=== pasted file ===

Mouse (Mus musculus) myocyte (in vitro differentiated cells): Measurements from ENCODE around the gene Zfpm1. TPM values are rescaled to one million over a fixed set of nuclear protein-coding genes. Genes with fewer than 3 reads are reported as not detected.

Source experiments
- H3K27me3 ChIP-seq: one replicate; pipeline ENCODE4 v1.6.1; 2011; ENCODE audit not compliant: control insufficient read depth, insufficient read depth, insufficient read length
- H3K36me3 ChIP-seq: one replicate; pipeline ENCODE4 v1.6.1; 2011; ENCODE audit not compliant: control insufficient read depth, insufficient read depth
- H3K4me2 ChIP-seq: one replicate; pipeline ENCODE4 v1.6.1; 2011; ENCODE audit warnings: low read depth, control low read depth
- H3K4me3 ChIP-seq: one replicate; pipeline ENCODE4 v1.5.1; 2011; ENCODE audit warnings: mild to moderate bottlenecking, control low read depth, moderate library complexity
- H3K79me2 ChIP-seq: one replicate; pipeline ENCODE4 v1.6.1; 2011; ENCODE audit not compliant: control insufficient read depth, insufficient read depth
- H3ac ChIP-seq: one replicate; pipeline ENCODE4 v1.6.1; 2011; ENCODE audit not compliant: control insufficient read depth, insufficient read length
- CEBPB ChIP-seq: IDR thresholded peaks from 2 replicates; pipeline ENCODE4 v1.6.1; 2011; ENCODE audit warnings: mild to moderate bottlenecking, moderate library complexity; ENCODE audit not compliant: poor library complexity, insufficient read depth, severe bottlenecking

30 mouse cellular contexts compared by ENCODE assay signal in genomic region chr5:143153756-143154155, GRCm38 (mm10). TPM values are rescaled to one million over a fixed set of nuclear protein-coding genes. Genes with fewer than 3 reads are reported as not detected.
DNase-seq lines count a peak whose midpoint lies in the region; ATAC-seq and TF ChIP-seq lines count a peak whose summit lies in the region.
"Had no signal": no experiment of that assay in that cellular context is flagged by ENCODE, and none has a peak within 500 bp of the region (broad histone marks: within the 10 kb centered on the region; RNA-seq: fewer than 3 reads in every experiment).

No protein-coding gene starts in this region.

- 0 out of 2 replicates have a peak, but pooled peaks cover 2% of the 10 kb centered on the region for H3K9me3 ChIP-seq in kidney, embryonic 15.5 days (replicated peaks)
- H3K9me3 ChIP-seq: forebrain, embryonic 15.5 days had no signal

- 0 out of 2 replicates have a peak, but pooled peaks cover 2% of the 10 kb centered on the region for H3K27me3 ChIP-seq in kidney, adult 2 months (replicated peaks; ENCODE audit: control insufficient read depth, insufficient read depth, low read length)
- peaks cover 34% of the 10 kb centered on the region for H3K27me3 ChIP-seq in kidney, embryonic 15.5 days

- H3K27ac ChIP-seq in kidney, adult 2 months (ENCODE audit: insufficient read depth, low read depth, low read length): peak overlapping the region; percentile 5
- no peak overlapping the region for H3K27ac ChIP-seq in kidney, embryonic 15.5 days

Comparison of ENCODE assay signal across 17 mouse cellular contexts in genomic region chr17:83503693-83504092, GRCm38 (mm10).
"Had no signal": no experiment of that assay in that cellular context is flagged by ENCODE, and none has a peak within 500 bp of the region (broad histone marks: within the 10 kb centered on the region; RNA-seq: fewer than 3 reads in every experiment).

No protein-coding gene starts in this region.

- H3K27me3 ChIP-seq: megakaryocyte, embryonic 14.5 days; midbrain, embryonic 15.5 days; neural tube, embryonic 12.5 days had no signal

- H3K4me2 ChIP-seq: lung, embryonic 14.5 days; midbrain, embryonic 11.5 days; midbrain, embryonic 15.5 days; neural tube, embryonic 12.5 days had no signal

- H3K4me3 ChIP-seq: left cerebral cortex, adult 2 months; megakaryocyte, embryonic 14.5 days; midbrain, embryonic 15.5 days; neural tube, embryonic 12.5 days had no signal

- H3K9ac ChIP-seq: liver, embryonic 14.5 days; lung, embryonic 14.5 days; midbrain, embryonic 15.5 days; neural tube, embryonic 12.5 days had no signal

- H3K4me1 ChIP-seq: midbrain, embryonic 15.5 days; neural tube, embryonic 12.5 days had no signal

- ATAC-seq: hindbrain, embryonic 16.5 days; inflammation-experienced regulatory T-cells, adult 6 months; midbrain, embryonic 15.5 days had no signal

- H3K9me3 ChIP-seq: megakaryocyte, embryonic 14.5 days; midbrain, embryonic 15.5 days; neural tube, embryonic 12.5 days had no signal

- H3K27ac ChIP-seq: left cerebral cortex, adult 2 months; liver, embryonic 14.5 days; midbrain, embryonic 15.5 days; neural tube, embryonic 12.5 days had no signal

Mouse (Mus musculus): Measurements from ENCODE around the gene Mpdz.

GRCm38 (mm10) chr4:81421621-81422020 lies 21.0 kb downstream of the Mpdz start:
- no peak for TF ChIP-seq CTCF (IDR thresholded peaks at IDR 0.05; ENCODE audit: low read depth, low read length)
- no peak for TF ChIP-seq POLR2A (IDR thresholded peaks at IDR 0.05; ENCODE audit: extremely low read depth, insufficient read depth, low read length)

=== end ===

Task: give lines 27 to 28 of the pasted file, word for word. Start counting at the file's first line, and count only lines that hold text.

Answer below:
- H3K4me1 ChIP-seq: midbrain, embryonic 15.5 days; neural tube, embryonic 12.5 days had no signal

- ATAC-seq: hindbrain, embryonic 16.5 days; inflammation-experienced regulatory T-cells, adult 6 months; midbrain, embryonic 15.5 days had no signal